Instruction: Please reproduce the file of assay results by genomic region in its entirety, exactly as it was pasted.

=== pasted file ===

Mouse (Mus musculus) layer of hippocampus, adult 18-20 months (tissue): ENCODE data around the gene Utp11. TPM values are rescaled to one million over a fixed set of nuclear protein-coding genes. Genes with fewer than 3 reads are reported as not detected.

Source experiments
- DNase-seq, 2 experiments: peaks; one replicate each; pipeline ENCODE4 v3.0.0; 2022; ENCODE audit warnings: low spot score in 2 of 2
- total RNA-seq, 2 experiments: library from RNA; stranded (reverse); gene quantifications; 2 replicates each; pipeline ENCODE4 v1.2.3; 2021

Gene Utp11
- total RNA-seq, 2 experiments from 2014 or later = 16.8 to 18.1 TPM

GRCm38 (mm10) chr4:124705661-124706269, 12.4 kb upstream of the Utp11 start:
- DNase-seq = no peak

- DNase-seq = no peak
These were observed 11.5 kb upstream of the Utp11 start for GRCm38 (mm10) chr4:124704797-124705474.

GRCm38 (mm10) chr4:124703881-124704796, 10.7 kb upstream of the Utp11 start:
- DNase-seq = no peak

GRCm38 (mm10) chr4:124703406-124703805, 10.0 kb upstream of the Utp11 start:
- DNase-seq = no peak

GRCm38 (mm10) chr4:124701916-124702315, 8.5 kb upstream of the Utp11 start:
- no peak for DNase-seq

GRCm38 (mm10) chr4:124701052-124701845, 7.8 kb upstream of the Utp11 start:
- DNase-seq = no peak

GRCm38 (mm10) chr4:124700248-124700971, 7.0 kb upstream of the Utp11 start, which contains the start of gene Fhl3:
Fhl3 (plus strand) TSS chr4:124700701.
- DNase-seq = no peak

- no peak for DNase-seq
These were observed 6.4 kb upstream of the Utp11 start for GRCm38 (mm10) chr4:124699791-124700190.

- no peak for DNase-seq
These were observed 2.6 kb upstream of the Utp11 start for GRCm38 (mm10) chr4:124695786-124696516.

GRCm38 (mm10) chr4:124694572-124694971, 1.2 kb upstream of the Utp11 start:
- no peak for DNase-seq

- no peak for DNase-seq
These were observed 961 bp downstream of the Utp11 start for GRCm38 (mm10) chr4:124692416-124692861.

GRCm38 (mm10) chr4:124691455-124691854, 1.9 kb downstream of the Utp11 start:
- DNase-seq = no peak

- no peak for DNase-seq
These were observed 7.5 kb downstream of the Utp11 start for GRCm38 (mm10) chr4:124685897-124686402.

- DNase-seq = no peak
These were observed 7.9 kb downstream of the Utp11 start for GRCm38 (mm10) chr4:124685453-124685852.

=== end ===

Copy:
Mouse (Mus musculus) layer of hippocampus, adult 18-20 months (tissue): ENCODE data around the gene Utp11. TPM values are rescaled to one million over a fixed set of nuclear protein-coding genes. Genes with fewer than 3 reads are reported as not detected.

Source experiments
- DNase-seq, 2 experiments: peaks; one replicate each; pipeline ENCODE4 v3.0.0; 2022; ENCODE audit warnings: low spot score in 2 of 2
- total RNA-seq, 2 experiments: library from RNA; stranded (reverse); gene quantifications; 2 replicates each; pipeline ENCODE4 v1.2.3; 2021

Gene Utp11
- total RNA-seq, 2 experiments from 2014 or later = 16.8 to 18.1 TPM

GRCm38 (mm10) chr4:124705661-124706269, 12.4 kb upstream of the Utp11 start:
- DNase-seq = no peak

- DNase-seq = no peak
These were observed 11.5 kb upstream of the Utp11 start for GRCm38 (mm10) chr4:124704797-124705474.

GRCm38 (mm10) chr4:124703881-124704796, 10.7 kb upstream of the Utp11 start:
- DNase-seq = no peak

GRCm38 (mm10) chr4:124703406-124703805, 10.0 kb upstream of the Utp11 start:
- DNase-seq = no peak

GRCm38 (mm10) chr4:124701916-124702315, 8.5 kb upstream of the Utp11 start:
- no peak for DNase-seq

GRCm38 (mm10) chr4:124701052-124701845, 7.8 kb upstream of the Utp11 start:
- DNase-seq = no peak

GRCm38 (mm10) chr4:124700248-124700971, 7.0 kb upstream of the Utp11 start, which contains the start of gene Fhl3:
Fhl3 (plus strand) TSS chr4:124700701.
- DNase-seq = no peak

- no peak for DNase-seq
These were observed 6.4 kb upstream of the Utp11 start for GRCm38 (mm10) chr4:124699791-124700190.

- no peak for DNase-seq
These were observed 2.6 kb upstream of the Utp11 start for GRCm38 (mm10) chr4:124695786-124696516.

GRCm38 (mm10) chr4:124694572-124694971, 1.2 kb upstream of the Utp11 start:
- no peak for DNase-seq

- no peak for DNase-seq
These were observed 961 bp downstream of the Utp11 start for GRCm38 (mm10) chr4:124692416-124692861.

GRCm38 (mm10) chr4:124691455-124691854, 1.9 kb downstream of the Utp11 start:
- DNase-seq = no peak

- no peak for DNase-seq
These were observed 7.5 kb downstream of the Utp11 start for GRCm38 (mm10) chr4:124685897-124686402.

- DNase-seq = no peak
These were observed 7.9 kb downstream of the Utp11 start for GRCm38 (mm10) chr4:124685453-124685852.